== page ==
Our text says that He died for us and redeemed us from iniquity, not just to keep us from going to hell, but to “purify unto himself a peculiar people, zealous of good works.” Paul says: “For to this end Christ both died, and rose, and revived, that he might be Lord both of the dead and the living” (Romans 14:9). He wants a people who will have Him as Lord of their lives. “Christ also loved the church, and gave himself for it; . . . That he might present it to himself a glorious church, not having spot, or wrinkle, or any such thing; but that it should be holy and without blemish” (Ephesians 5:25-27).

 “He died for all, that they which live should not henceforth live unto themselves, but unto him which died for them, and rose again” (2 Corinthians 5:15). “How much more shall the blood of Christ . . . purge your conscience from dead works to serve the living God?” (Hebrews 9:14). Finally, the apostle Peter reminds us that the Lord Jesus Christ “bare our sins in his own body on the tree, that we, being dead to sins, should live unto righteousness” (1 Peter 2:24), “that henceforth we should not serve sin” (Romans 6:6).

 We who have been saved by the redeeming death of Christ for our sins often thank Him for what He has done for us–and we should. But we also should praise Him for what He has thereby done for Himself, and then seek always to live in such a way that His holy purpose is accomplished in our lives.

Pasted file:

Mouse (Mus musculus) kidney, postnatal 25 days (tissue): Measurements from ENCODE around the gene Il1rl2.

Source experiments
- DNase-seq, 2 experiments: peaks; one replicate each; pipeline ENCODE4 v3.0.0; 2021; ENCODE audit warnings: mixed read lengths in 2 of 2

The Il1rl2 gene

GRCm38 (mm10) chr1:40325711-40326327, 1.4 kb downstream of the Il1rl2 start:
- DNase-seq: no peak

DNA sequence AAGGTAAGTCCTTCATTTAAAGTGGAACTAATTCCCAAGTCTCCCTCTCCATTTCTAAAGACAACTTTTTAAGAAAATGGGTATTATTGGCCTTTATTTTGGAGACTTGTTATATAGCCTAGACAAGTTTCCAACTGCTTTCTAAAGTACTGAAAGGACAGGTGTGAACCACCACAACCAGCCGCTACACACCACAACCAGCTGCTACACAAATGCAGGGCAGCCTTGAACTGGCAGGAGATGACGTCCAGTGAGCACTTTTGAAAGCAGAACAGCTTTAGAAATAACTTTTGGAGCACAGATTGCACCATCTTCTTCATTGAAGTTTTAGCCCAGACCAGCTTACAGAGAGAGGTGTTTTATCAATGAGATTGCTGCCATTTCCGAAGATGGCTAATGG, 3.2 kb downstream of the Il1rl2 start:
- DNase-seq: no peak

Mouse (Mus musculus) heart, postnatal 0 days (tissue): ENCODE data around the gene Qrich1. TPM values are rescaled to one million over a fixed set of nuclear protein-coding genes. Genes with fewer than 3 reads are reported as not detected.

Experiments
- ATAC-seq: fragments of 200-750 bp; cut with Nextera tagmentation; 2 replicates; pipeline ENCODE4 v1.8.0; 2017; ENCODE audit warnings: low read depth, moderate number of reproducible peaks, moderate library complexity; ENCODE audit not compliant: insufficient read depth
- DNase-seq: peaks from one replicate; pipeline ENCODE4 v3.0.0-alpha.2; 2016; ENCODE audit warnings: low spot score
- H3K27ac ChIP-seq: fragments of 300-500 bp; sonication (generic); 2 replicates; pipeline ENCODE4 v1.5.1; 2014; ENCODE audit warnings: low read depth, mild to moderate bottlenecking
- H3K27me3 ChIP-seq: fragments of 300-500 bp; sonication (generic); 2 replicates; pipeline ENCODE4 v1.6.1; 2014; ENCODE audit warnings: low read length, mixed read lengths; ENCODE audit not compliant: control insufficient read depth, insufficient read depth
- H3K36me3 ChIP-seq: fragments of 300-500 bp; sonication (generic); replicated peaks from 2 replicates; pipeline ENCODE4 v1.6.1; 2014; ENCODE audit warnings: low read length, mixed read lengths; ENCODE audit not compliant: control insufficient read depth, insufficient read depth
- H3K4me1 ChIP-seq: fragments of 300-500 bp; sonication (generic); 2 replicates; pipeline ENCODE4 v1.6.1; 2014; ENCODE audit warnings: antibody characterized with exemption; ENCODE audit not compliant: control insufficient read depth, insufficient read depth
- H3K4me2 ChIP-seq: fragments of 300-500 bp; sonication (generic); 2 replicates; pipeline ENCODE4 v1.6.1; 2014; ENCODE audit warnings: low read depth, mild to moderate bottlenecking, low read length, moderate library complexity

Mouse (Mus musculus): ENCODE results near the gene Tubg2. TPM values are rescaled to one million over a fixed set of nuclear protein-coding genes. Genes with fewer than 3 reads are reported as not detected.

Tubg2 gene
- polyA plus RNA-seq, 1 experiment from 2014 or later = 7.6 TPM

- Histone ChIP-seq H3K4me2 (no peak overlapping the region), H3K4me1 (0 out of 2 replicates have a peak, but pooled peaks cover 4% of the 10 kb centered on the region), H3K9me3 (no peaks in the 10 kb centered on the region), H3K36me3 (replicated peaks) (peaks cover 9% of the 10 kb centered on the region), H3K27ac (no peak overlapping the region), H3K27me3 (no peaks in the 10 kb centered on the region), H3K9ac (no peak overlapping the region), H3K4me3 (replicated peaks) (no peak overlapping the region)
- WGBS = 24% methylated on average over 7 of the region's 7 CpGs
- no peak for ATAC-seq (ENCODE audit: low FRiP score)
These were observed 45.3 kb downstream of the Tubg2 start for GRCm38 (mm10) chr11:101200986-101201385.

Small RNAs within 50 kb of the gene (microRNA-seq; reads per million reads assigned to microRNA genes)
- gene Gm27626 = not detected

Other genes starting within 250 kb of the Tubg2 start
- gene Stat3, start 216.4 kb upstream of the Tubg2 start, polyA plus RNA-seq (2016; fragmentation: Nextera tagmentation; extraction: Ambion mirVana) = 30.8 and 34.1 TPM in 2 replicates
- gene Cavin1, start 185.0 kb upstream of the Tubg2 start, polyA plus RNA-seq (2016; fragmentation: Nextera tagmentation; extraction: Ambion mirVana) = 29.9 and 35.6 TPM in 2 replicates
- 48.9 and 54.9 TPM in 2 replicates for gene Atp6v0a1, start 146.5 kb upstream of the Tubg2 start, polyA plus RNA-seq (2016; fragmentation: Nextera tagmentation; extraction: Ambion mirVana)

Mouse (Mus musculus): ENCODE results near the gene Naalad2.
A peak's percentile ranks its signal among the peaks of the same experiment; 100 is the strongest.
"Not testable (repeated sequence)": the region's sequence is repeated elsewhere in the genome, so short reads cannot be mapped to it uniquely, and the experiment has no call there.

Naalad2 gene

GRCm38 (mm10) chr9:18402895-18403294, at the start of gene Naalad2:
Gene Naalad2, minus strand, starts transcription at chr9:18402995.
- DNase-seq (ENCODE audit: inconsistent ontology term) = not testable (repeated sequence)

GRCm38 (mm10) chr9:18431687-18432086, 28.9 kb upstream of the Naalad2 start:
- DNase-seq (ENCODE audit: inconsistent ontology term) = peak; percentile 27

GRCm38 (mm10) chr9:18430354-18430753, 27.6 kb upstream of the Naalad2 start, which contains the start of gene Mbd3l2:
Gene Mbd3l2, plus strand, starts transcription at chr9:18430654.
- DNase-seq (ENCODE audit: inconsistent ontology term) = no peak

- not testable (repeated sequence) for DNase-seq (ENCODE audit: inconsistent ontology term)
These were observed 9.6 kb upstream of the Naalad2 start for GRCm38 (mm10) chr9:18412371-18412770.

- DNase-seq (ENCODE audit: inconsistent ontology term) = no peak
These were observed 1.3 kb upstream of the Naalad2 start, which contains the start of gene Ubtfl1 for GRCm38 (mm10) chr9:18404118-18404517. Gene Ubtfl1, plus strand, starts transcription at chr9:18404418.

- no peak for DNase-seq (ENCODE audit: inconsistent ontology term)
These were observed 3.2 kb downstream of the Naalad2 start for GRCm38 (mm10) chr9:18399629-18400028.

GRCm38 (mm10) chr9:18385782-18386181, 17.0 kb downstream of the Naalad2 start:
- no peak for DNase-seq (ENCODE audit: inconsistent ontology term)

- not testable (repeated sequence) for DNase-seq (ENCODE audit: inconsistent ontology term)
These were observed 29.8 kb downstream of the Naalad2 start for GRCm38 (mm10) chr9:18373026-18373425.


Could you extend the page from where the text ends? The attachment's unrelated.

Description: Days of Praise

To God Be the Glory!!!

“Not unto us, O LORD, not unto us, but unto thy name give glory, for thy mercy, and for thy truth’s sake.” (Psalm 115:1)

 One of the great words of the Bible is the word glory,” and it should be evident that glory belongs to God, not man. Indeed, the very “heavens declare the glory of God” (Psalm 19:1). Not only do the heavens declare His glory, but “his glory |is| above the heavens” (113:4), and the glory of the LORD shall endure for ever” (104:31). In heaven the mighty hosts of angels “give unto the LORD the glory due unto his name” (29:2).

 It is thus singularly inappropriate for God’s servants on earth to seek glory for themselves. “Thus saith the Lord, Let not the wise man glory in his wisdom, neither let the mighty man glory in his might, let not the rich man glory in his riches: But let him that glorieth glory in this, that he understandeth and knoweth me, that I am the LORD which exercise lovingkindness, judgment, and righteousness, in the earth: for in these things I delight, saith the LORD” (Jeremiah 9:23-24).

 This Old Testament exhortation is echoed in the New. “God hath chosen the foolish things of the world to confound the wise; and God hath chosen the weak things of the world to confound the things which are mighty; . . . That no flesh should glory in his presence. But of him are ye in Christ Jesus, who of God is made unto us wisdom, and righteousness, and sanctification, and redemption: That, according as it is written, He that glorieth, let him glory in the Lord” (1 Corinthians 1:27, 29-31).

 As our text reminds us, God manifests His glory to us today in both mercy and truth, mercifully saving us in Christ, who is Himself God’s truth (John 14:6). Thus, in Christ, “mercy and truth are met together” (Psalm 85:10), and we shall “praise thy name for thy lovingkindness |same word as ‘mercy’| and for thy truth” (Psalm 138:2).

HMM

 FROM Institute for Creation Research | 1806 Royal Lane | Dallas | TX | 75229

April 2009

 www.icr.org/change

Read Full Post »

%d bloggers like this: